haggard old house, that's once been a home, in a street like this.
Mr. Howells's pictures are not mere stiff, hard, accurate photographs;
they are photographs with feeling in them, and sentiment, photographs
taken in a dream, one might say.
As concerns his humor, I will not try to say anything, yet I would try, if
I had the words that might approximately reach up to its high place. I do
not think any one else can play with humorous fancies so gracefully and
delicately and deliciously as he does, nor has so many to play with, nor
can come so near making them look as if they were doing the playing
themselves and he was not aware that they were at it. For they are
unobtrusive, and quiet in their ways, and well conducted. His is a humor
which flows softly all around about and over and through the mesh of the
page, pervasive, refreshing, health-giving, and makes no more show and no
more noise than does the circulation of the blood.
There is another thing which is contentingly noticeable in Mr. Howells's
books. That is his "stage directions"—those artifices which authors
employ to throw a kind of human naturalness around a scene and a
conversation, and help the reader to see the one and get at meanings in
the other which might not be perceived if entrusted unexplained to the
bare words of the talk. Some authors overdo the stage directions, they
elaborate them quite beyond necessity; they spend so much time and take up
so much room in telling us how a person said a thing and how he looked and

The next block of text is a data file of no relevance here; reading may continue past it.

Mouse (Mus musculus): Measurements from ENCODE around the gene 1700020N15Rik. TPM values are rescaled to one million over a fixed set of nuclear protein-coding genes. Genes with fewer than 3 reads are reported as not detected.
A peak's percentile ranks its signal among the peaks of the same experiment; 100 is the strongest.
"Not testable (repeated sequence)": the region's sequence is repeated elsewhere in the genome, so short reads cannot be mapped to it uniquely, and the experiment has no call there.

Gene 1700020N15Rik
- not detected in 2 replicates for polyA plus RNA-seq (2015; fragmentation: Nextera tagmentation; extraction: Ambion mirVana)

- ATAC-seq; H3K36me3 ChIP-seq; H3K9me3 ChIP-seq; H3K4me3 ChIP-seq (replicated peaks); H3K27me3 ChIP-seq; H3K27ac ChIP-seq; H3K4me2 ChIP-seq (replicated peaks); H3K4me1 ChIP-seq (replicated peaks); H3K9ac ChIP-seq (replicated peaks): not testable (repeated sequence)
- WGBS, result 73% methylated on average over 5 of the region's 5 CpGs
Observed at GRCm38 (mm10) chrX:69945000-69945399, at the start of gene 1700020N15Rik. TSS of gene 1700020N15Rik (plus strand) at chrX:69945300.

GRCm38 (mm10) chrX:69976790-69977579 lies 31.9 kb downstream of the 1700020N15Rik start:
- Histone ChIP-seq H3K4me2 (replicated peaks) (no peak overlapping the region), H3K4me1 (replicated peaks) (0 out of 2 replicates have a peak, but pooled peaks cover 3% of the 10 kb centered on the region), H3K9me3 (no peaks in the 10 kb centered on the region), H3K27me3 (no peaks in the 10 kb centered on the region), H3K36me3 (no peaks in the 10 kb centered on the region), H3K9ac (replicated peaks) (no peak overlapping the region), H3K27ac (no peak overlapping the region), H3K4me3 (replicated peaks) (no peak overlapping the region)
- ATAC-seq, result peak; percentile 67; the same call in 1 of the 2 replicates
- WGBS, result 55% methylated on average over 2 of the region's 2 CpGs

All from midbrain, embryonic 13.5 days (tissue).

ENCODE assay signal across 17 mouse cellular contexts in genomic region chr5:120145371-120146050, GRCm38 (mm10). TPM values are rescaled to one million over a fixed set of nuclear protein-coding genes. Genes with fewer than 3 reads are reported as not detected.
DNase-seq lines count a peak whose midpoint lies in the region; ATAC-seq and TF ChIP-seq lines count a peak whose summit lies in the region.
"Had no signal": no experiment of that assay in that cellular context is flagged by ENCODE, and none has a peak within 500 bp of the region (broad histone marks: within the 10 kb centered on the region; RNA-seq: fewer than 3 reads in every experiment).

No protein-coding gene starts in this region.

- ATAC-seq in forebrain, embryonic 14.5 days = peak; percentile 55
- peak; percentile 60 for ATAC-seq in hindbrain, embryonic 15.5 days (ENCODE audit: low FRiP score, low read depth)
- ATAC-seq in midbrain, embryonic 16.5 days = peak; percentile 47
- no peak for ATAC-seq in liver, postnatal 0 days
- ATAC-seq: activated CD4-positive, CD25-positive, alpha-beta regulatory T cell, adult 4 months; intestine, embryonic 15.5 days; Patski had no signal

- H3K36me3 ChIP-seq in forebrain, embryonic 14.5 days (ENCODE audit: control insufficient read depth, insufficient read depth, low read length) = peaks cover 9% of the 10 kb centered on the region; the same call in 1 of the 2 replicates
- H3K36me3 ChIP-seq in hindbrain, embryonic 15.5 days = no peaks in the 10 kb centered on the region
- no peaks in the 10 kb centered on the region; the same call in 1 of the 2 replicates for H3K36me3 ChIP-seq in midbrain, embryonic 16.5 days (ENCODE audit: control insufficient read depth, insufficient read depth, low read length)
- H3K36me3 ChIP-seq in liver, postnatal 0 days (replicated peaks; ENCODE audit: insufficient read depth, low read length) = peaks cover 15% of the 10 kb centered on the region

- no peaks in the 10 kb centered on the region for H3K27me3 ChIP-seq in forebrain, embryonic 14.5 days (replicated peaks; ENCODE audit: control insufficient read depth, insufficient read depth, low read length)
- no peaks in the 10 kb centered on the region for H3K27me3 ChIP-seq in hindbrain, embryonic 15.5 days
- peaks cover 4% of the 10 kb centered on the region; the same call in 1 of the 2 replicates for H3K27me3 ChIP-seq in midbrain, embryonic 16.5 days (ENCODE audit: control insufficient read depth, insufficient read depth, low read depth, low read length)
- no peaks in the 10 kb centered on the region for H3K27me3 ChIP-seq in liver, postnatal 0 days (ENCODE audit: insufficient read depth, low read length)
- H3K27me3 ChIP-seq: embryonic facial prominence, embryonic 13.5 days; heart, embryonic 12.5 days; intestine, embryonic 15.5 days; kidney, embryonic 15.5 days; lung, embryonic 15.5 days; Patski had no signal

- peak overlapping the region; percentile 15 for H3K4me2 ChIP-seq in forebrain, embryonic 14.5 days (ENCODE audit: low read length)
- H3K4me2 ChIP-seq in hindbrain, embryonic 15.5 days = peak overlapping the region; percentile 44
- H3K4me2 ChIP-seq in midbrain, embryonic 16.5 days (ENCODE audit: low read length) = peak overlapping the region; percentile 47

acted when he said it that we get tired and vexed and wish he hadn't said
it all. Other authors' directions are brief enough, but it is seldom that
the brevity contains either wit or information. Writers of this school go
in rags, in the matter of stage directions; the majority of them having
nothing in stock but a cigar, a laugh, a blush, and a bursting into tears.
In their poverty they work these sorry things to the bone. They say:
"... replied Alfred, flipping the ash from his cigar." (This explains
nothing; it only wastes space.)
"... responded Richard, with a laugh." (There was nothing to laugh about;
there never is. The writer puts it in from habit—automatically; he
is paying no attention to his work; or he would see that there is nothing
to laugh at; often, when a remark is unusually and poignantly flat and
silly, he tries to deceive the reader by enlarging the stage direction and
making Richard break into "frenzies of uncontrollable laughter." This
makes the reader sad.)
"... murmured Gladys, blushing." (This poor old shop-worn blush is a
tiresome thing. We get so we would rather Gladys would fall out of the
book and break her neck than do it again. She is always doing it, and
usually irrelevantly. Whenever it is her turn to murmur she hangs out her
blush; it is the only thing she's got. In a little while we hate her, just
as we do Richard.)
"... repeated Evelyn, bursting into tears." (This kind keep a book damp
all the time. They can't say a thing without crying. They cry so much
about nothing that by and by when they have something to cry ABOUT they